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February 11, 2013
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News for nurse practitioners

  Health Care News 
  • Experts find higher stroke risk with Southern diet
    People who reported eating Southern fare -- such as fried, salty and processed foods -- almost daily were up to 30% more likely than those who consumed less of such foods to suffer stroke, a study showed. Researchers also found that those who ate the most fruits and vegetables had a 15% to 26% lower risk of stroke than those who ate them only once a week. The findings were presented at the American Stroke Association meeting. HealthDay News (2/7) LinkedInFacebookTwitterEmail this Story
  • Frequent blood glucose monitoring may boost diabetes management
    Data on more than 20,000 type 1 diabetes patients showed those who checked their blood glucose levels three or four times daily had an HbA1C of 8.6%, compared with 7.6% in those who checked 10 times daily. Researchers said public and private insurers should not limit test strip supplies for diabetes patients. The findings were published in Diabetes Care. Reuters (2/7) LinkedInFacebookTwitterEmail this Story
  • CDC: Flu season appears to be waning
    CDC officials report that in much of the U.S., flu season is starting to wind down, according to data from the week ending Feb. 2. Widespread flu activity was reported in 38 states, down from 42, and mortality attributed to influenza also was down. Nineteen states recorded high levels of flu activity, the agency said. USA Today (2/8), U.S. News & World Report (2/8) LinkedInFacebookTwitterEmail this Story
  • Bleeding stroke may raise risk of seizures, epilepsy in children
    U.S. researchers assessed 73 pediatric survivors of bleeding strokes and found that about 60% of the babies and 43% of the older children had seizures during the stroke or within a week following the stroke. The study, to be published in the journal JAMA Neurology, showed that 13% of the patients were diagnosed with epilepsy within two years. HealthDay News (2/7) LinkedInFacebookTwitterEmail this Story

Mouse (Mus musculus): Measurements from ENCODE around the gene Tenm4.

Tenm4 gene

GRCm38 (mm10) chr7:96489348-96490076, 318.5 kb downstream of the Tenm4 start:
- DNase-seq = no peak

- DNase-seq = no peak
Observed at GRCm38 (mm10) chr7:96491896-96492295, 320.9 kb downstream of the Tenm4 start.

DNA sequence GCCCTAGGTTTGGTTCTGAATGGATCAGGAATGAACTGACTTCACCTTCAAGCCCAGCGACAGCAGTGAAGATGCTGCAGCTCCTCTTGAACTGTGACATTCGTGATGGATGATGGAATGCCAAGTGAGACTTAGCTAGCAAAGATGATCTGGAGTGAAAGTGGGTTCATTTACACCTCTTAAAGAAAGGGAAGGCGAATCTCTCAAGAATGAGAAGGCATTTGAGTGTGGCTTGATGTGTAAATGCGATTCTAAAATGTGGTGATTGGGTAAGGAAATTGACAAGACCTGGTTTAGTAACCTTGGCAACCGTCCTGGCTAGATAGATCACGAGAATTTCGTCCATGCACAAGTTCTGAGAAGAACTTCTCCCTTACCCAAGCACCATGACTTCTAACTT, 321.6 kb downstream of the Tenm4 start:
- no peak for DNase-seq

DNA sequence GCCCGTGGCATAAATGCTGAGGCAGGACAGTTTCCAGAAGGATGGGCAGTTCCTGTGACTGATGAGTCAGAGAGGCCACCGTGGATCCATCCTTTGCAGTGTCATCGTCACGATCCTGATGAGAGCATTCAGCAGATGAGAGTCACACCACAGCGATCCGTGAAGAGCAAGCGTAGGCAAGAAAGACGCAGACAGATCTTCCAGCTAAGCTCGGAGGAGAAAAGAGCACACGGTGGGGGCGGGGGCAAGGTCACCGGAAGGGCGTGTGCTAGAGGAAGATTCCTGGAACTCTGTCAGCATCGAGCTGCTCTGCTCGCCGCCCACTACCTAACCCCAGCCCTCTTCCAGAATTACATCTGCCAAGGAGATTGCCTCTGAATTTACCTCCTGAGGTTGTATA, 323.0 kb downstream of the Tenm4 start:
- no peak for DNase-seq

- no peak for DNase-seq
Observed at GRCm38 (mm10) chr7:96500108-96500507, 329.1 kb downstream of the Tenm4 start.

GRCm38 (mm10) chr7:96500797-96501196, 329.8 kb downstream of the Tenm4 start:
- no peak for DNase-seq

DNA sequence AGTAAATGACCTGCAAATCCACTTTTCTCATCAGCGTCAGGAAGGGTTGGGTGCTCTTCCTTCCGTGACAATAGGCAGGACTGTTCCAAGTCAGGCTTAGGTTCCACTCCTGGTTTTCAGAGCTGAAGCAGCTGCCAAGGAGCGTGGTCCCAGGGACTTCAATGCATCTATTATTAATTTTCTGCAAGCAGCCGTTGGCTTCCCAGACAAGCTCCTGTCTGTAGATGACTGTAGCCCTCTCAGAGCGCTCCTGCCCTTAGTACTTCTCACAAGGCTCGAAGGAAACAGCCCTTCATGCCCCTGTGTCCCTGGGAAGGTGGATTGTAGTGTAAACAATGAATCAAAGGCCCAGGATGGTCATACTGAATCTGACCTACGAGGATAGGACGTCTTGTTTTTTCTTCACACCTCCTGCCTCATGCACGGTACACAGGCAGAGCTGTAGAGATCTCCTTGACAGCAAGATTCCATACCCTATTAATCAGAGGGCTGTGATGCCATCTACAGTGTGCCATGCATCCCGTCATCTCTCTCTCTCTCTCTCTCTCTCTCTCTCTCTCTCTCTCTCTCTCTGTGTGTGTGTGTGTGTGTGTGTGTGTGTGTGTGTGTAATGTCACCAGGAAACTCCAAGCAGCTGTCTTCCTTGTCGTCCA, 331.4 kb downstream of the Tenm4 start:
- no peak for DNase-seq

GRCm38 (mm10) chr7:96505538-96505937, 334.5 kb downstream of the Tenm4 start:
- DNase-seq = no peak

• Analysis: Stress at work not tied to increased cancer risk
    A meta-analysis of 12 studies involving 116,000 17- to 70-year-olds found that job stress was not significantly associated with higher odds of developing breast, colorectal, lung or prostate cancers. Finnish scientists said that research that has shown a link between work stress and cancer could have done so by chance or because of factors not involving work stress. The findings appear in the journal BMJ. HealthDay News (2/7) LinkedInFacebookTwitterEmail this Story
ASH Clinical Hypertension Review Course
March 15-16

The American Society of Hypertension, Inc. (ASH) is sponsoring its CLINICAL HYPERTENSION REVIEW COURSE at the Hyatt Regency Hotel in Jersey City. The ASH Review Course will offer practical applications to assist NURSE PRACTIONERS in bringing hypertensive patients to their blood pressure goals, and is accredited for 18.5 AMA PRA Category 1 Credits. Register here!
  Pharmaceutical News 
  • Aspirin plus clopidogrel lowers risk of stroke recurrence
    Researchers tracked 5,170 minor stroke or transient ischemic attack survivors in China and found that those who received aspirin and clopidogrel were 32% less likely to suffer a second stroke in 90 days than those who took aspirin alone. The two groups both had comparably low rates of intracerebral bleeding, death and myocardial infarction. The study was presented at the International Stroke Conference. MedPage Today (free registration) (2/10) LinkedInFacebookTwitterEmail this Story